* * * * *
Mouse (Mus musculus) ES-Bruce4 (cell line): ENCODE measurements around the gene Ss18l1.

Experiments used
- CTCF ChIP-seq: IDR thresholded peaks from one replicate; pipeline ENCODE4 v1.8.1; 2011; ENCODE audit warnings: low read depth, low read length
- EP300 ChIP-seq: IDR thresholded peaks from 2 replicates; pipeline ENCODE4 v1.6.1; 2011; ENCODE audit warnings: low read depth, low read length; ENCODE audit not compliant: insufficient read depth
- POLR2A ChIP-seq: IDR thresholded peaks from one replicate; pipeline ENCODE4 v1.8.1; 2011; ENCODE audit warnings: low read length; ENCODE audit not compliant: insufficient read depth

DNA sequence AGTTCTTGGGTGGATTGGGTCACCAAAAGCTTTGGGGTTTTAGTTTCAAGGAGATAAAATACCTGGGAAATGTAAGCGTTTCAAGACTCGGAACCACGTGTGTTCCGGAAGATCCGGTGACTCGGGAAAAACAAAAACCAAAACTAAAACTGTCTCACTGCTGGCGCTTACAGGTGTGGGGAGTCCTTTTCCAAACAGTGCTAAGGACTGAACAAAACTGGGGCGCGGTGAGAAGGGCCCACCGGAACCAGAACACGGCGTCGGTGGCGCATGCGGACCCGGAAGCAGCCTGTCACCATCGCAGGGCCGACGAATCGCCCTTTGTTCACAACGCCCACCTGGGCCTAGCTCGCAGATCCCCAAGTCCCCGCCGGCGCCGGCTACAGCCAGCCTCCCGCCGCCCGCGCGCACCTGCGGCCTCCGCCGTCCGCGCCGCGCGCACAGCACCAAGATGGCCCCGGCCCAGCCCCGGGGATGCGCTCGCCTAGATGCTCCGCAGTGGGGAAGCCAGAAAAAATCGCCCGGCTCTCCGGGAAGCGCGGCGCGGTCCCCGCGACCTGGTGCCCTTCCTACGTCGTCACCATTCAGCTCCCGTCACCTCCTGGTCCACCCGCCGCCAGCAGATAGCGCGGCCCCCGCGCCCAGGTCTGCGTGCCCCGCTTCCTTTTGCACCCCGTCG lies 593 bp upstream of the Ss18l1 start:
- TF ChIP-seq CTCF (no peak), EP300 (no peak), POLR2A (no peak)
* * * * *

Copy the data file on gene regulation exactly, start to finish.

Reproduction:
Mouse (Mus musculus) ES-Bruce4 (cell line): ENCODE measurements around the gene Ss18l1.

Experiments used
- CTCF ChIP-seq: IDR thresholded peaks from one replicate; pipeline ENCODE4 v1.8.1; 2011; ENCODE audit warnings: low read depth, low read length
- EP300 ChIP-seq: IDR thresholded peaks from 2 replicates; pipeline ENCODE4 v1.6.1; 2011; ENCODE audit warnings: low read depth, low read length; ENCODE audit not compliant: insufficient read depth
- POLR2A ChIP-seq: IDR thresholded peaks from one replicate; pipeline ENCODE4 v1.8.1; 2011; ENCODE audit warnings: low read length; ENCODE audit not compliant: insufficient read depth

DNA sequence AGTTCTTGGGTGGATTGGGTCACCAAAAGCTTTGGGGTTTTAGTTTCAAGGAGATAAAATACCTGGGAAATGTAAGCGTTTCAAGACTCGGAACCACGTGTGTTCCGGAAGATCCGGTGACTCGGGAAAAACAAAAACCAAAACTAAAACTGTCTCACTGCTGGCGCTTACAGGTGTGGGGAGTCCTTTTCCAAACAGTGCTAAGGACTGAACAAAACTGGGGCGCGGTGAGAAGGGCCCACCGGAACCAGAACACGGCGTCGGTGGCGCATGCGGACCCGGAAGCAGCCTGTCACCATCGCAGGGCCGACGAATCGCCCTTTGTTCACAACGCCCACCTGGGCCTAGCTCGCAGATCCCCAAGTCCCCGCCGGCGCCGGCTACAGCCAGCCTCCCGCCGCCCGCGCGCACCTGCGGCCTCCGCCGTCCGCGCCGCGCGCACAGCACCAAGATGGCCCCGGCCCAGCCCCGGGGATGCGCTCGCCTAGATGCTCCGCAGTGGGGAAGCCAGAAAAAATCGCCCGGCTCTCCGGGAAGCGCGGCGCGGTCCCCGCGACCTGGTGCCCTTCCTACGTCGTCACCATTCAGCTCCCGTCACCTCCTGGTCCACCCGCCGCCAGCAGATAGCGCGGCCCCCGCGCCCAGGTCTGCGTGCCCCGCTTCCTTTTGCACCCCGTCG lies 593 bp upstream of the Ss18l1 start:
- TF ChIP-seq CTCF (no peak), EP300 (no peak), POLR2A (no peak)